In 1 Timothy 3:2 Paul begins a second set of qualifications for the local church leader that could all be summarized under the subheading, “The Pastor’s Discipline.” There Paul writes to Timothy,

“The overseer must be above reproach…temperate, self-controlled, respectable…” (The NET Bible).

We could summarize this short list this way: Watchful & Vigilant (temperate), Self-disciplined (prudent), and Orderly (respectable). I believe that laziness is the summary antonym for these qualifications. If a local church leader is not being watchful and vigilant, it’s because he’s succumbed to laziness. If he’s not prudent or self-disciplined, then he’s lazy. If he’s not an orderly person or doesn’t have a very disciplined lifestyle, then he’s lazy. Laziness is taking the easy way out of every moment and opportunity and challenge. The leader of Christ’s local church, however, should have a lifestyle that is the very opposite of laziness.

a. Let’s start with the word “temperate.” It comes from the Greek, nephalios, which means alert, watchful, vigilant, or clear-headed. In other words, the local church leader has to be a clear thinker. He “keeps his powder dry” to use an old idiom. That means, he acts cautiously so as not to damage his chances (Source: Keep Your Power Dry English Idiom). John MacArthur describes it as possessing “the inner strength to refrain from any excess that would dull his alertness” (1 Timothy, p. 106).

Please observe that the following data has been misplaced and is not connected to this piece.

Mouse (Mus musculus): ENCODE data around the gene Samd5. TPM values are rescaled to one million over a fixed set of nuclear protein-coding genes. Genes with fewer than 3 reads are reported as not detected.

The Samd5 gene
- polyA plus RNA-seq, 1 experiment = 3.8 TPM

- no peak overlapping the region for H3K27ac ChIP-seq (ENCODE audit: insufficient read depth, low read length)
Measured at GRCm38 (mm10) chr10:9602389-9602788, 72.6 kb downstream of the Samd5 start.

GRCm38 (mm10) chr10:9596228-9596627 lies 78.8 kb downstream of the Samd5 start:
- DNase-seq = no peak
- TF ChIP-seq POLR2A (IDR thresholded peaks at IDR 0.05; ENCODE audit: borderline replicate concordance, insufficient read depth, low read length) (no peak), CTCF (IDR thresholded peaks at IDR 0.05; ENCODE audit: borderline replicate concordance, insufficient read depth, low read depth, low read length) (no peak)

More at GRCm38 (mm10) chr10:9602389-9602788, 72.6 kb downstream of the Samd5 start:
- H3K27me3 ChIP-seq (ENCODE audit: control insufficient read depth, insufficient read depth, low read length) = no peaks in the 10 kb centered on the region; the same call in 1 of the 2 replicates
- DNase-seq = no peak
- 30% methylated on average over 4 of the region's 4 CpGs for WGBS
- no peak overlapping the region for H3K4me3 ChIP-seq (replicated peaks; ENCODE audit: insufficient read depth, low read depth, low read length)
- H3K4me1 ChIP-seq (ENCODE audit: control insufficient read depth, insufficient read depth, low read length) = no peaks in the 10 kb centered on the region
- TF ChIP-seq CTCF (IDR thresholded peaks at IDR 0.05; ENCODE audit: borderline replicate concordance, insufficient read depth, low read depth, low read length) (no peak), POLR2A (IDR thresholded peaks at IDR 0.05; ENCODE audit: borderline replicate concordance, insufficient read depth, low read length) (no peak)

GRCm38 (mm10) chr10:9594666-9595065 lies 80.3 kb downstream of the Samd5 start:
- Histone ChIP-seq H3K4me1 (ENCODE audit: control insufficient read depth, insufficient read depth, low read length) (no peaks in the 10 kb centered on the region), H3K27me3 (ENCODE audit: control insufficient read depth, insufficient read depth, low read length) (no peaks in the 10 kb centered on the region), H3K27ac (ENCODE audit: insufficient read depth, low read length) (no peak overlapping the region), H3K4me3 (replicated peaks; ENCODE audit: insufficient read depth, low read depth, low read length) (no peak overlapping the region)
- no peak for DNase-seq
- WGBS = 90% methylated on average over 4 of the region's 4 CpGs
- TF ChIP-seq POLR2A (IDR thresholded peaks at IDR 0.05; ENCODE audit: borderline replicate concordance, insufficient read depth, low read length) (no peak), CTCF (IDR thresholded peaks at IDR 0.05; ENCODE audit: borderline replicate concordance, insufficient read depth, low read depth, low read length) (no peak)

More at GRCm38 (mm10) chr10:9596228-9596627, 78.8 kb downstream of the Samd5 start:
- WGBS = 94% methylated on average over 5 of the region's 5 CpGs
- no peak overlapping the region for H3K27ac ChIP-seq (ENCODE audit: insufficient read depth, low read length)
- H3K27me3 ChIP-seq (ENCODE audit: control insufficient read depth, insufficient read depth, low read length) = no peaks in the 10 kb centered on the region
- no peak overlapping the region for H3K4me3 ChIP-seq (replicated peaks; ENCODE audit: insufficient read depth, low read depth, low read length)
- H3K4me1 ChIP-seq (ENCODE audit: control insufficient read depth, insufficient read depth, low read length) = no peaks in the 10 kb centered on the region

So we get the picture of a man who’s acutely tuned in to what’s going on around him, all the time. He’s the model of a couple of texts that come to mind with regard to vigilance and watchfulness. The first is again by Paul, and it is to the Ephesian church, whom Timothy is shepherding. He says that believers should,

“With every prayer and petition, pray at all times in the Spirit, and to this end be alert, with all perseverance and requests for all the saints” (Eph. 6:18).